How to take a data dump on your fundraising process
Fundraising is a delicate process - no matter how hot the company is, how impressive the growth is, or how qualified the team is. Most fundraising processes follow a similar arc.
The following can span months, weeks, or sometimes just days (welcome to 2021!):
Initial CEO and investor meeting.
Some data exchanged.
More data exchanged.
Financial and legal due diligence.
Throughout the exchange of data, investors never fail to ask for raw data dumps. “Fill out this template. Send us a list of every customer and how much they paid by month. Send us the details of your marketing campaigns or a list of your active pipeline. Don’t worry; we’ll do the analysis. This is our process internally.”
No doubt it’s simpler for an investor to use their template - they have standard ways of reviewing and comparing companies. They have analysts that can slice and dice the data all 👏 night 👏 long 👏. I would do the same if I was looking at hundreds of businesses regularly.
Similarly, raw data surely gives investors a sense of completeness and control. They have everything they need to understand the business from every angle imaginable. Most importantly, they don’t have to bug you with questions.
I also imagine, particularly for early-stage companies, the raw data requests come from the fact that many early-stage companies don’t have a finance leader or don’t have one that is capable of answering the questions investors care most about.
However, the minute you as a business share that raw data, you’re on the back foot. You’re reacting and responding to questions from someone on their team (who has no doubt seen many other businesses) but doesn’t have the context on how your business works. As a result, you’re spending time not only building a response but also trying to wrap your head around their analysis. Just don't do it.
Raw data also invites low-level questions that spiral the conversation. You’re explaining the billing bug that impacted cohorts 6 months ago instead of discussing the long-term outlook for retention. Even worse, assumptions go unspoken. An investor might write the deal off because your 3-month retention is bad. However, you might be aggressively converting free trials to customers, and that 3-month drop-off is a result of folks who really wouldn’t have converted to begin with.
Fundraising processes crumble easily. For every term sheet an investor sends, they say no hundreds of times. Every point of confusion or unexpected data point (which data dumps maximize) is a dent against the probability of a deal getting done, even when ultimately rebutted. Once an investor starts heading towards a no, it’s almost impossible to pull them back.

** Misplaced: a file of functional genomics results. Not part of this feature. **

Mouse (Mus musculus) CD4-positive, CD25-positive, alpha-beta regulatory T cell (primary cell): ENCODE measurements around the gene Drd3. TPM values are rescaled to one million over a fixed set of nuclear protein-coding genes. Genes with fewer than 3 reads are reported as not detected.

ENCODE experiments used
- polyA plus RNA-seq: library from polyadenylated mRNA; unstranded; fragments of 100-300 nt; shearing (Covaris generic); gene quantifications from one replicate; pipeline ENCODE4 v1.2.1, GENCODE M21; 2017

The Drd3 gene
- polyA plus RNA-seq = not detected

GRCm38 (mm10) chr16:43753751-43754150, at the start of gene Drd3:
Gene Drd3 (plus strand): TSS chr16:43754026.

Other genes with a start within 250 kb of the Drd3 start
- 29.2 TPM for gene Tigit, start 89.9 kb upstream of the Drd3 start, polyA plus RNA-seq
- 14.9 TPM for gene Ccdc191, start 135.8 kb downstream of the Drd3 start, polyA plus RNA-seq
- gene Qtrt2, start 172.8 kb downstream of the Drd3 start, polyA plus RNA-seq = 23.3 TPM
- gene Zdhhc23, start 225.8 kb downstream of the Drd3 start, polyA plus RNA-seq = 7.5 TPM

As with anything, then, context matters. You wouldn’t have the analyst who joined your team last week be responsible for telling the story of your business to investors. Similarly, don’t let the analyst at the VC firm with one week of context (or less!) be the one who crafts your story.
Here's the approach I take, and it starts with a ‘Data Deck.’ The Head of Finance should build this with the CEO, and it should happen before any conversations happen with investors. The Data Deck is not to be confused with your ‘Pitch Deck’ and doesn’t address things like your mission, vision, product roadmap, team, etc. Instead, its intent is to preemptively answer every quantitative question that an investor might ask. It’s your business in charts, tables, and story format.
Here’s an outline of a Data Deck we used at Intercom for our Series C:
Executive summary (in bullet format) describing the most important metrics in our business.
Historical customer and revenue growth.
New subscriber growth over time
Subscriber growth by channel, segment, ACV
Unit economics (LTV/CAC, payback period, magic number)
Monetization and Retention
Net and gross dollar retention, logo retention cohorts. Viewed in the way we measured the business (first-month cancellations excluded)
Various analyses showing the impact of pricing models on retention
MAU, DAU, average active seats per customer
Conversation and data volume
The next 3 years
Our revenue path for the next 3 years
Detailed discussion of a financial plan for next 12 months
Headcount numbers over time by location
Trended balance sheet
Trended cash flow statement
Most importantly, don’t just email the Data Deck or drop in a deal room. Walk investors through it. That was our way of ensuring that context landed.
You’ll always have investors who find the Data Deck super helpful and still ask for the raw data dumps. In this case, we’d do two things:
We’d explicitly say that we’re not sharing raw data for the reasons discussed above.
We’d seek to understand the most important questions still unanswered and chase those down.
Finally, one point of clarification - what I’m suggesting is not to be misconstrued with obfuscating or hiding information. It’s never okay to intentionally mislead or hide parts of the business. That’s a good way to get into a lot of trouble. It goes without saying, but I’ll say it regardless: always answer questions and represent your business truthfully. All of the raw data will come out anyway once a term sheet is signed and diligence begins.
Happy fundraising. It’s an incredibly exciting and whirlwind of a time for any company. My belief is that most investors really just want you to tell them the story of your business, and to have their most important questions answered. They don’t actually want raw data.
I’ve had to clean up a lot of data dumps, so you don’t have to. 😅